For federally regulated employers, pay equality is guaranteed under the Canadian Human Rights Act. In Ontario, pay equality is required under the Ontario Employment Standards Act.[failed verification] Every Canadian jurisdiction has similar legislation, although the name of the law will vary.
In contrast, pay equity, in the Canadian context, means that male-dominated occupations and female-dominated occupations of comparable value must be paid the same if within the same employer. The Canadian term pay equity is referred to as "comparable worth" in the US. For example, if an organization's nurses and electricians are deemed to have jobs of equal importance, they must be paid the same. One way of distinguishing the concepts is to note that pay equality addresses the rights of women employees as individuals, whereas pay equity addresses the rights of female-dominated occupations as groups.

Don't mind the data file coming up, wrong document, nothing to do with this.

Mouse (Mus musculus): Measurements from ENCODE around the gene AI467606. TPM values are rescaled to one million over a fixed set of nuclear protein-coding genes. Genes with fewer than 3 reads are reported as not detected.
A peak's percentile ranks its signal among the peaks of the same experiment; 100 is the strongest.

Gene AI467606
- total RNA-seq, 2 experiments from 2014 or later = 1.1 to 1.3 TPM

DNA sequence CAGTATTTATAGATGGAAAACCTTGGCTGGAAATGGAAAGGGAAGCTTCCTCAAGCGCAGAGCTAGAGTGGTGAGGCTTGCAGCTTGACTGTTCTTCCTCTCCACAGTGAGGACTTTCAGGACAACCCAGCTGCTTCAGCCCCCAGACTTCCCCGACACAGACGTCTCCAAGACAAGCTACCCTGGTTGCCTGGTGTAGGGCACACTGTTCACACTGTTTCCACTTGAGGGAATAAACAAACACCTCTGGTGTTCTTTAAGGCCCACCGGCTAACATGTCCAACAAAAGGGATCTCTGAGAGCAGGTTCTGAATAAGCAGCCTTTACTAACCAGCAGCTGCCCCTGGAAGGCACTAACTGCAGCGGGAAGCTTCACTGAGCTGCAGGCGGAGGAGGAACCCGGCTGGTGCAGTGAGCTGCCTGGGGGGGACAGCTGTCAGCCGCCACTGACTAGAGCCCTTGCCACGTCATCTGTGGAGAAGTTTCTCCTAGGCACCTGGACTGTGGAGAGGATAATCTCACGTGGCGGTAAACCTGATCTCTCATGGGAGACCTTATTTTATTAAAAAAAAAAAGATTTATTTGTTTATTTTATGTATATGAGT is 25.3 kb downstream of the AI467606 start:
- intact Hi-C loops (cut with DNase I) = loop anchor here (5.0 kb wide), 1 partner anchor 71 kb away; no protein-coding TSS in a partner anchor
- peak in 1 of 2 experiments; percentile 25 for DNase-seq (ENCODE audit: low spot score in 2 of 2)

Certain Canadian jurisdictions have pay equity legislation while others do not, hence the necessity of distinguishing between pay equity and pay equality in Canadian usage. For example, in Ontario, pay equality is guaranteed through the Ontario Employment Standards Act while pay equity is guaranteed through the Ontario Pay Equity Act. On the other hand, the three westernmost provinces (British Columbia, Alberta, and Saskatchewan) have pay equality legislation but no pay equity legislation. Some provinces (for example, Manitoba) have legislation that requires pay equity for public sector employers but not for private sector employers; meanwhile, pay equality legislation applies to everyone.
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Taiwan legislated the Act of Gender Equality in Employment in 2002. It regulates that an employer must give the same salary to the workers who do the same work. The law prescribes that employers shall not discriminate against employees because of their gender or sexual orientation in the case of paying wages. Employees shall receive equal pay for equal work or equal value. However, if such differentials are the result of seniority systems, award and discipline systems, merit systems or other justifiable reasons of non-sexual or non-sexual-orientation factors, the above-mentioned restriction shall not apply. Employers may not adopt methods of reducing the wages of other employees in order to evade the stipulation of the preceding paragraph.